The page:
35. The process according to claim 8, wherein 35-50 wt-% of the ethylene homopolymer or copolymer is produced at conditions which provide a polymer having a MFR2 of 300-1000 g/10 min.
36. The process according to claim 10, wherein the MFR2 of the low molecular weight part is 300-600 g/10 min and the MFR21 of the final polymer composition is 3-15 g/10 min.
37. The process according to claim 11, wherein 30-50 wt-% of the ethylene homopolymer or copolymer is produced at conditions to provide a polymer having a MFR2 of 250-1000 g/10 min.
38. The process according to claim 11, wherein 40-50 wt-% of the ethylene homopolymer or copolymer is produced at conditions to provide a polymer having a MFR2 of 250-1000 g/10 min.
39. The process according to claim 13, wherein the MFR2 of the low molecular weight component is 300-500 g/10 min and the MFR21 of the final polymer composition is 10-25 g/10 min.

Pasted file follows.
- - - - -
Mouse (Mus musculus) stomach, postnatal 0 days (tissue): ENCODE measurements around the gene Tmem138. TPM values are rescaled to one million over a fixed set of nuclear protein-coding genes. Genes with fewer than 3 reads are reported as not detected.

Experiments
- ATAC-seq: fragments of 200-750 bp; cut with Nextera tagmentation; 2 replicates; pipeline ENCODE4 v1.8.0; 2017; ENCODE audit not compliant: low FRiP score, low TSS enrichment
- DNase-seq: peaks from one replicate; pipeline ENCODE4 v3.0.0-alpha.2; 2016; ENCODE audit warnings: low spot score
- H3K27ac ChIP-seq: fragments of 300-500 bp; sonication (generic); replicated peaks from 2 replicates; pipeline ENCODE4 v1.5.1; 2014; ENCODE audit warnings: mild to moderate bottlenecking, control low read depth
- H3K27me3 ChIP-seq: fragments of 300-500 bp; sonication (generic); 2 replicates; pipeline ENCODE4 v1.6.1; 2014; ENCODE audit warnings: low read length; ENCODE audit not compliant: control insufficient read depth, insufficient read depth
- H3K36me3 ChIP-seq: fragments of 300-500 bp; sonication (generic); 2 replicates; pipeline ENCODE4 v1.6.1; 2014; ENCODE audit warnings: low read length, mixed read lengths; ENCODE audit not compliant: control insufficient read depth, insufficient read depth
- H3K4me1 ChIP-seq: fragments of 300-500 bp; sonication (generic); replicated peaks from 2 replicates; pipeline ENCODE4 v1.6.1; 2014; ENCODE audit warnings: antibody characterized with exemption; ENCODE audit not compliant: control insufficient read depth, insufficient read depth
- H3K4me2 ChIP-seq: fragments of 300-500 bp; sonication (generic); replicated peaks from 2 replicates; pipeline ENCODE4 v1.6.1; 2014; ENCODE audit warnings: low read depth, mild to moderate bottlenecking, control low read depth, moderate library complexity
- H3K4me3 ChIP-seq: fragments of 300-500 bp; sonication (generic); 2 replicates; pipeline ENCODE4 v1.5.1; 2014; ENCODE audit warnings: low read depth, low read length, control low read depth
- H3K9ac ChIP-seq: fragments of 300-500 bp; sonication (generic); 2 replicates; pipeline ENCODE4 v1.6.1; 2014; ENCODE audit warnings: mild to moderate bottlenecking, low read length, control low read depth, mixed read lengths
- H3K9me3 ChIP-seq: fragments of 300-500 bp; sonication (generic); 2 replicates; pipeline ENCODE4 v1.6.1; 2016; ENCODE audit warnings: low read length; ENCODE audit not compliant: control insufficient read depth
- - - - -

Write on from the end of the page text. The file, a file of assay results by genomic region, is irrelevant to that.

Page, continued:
40. The process according to claim 14, wherein 20-50 wt-% of the ethylene homopolymer or copolymer is produced at conditions to provide a polymer having a MFR2 of 250-1000 g/10 min.
41. The process according to claim 14, wherein 35-50 wt-% of the ethylene homopolymer or copolymer is produced at conditions to provide a polymer having a MFR2 of 250-1000 g/10 min.
42. The process according to claim 16, wherein the MFR2 of the low molecular part is 300-500 g/10 min and the MFR21 of the final polymer composition is 15-25 g/10 min.
43. The process according to claim 17, wherein 20-50 wt-% of the ethylene homopolymer or copolymer is produced at conditions to provide a polymer having a MFR2 of 250-1000 g/10 min.
44. The process according to claim 17, wherein 35-50 wt-% of the ethylene homopolymer or copolymer is produced at conditions to provide a polymer having a MFR2 of 250-1000 g/10 min.
45. The process according to claim 23, wherein the film exhibits a number of gels lower than 20 in an area of A4 size.
46. The process according to claim 23, wherein the film exhibits a number of gels lower than 10 in an area of A4 size.
47. The process according to claim 28, wherein the thickness of the film is 5-30 μm.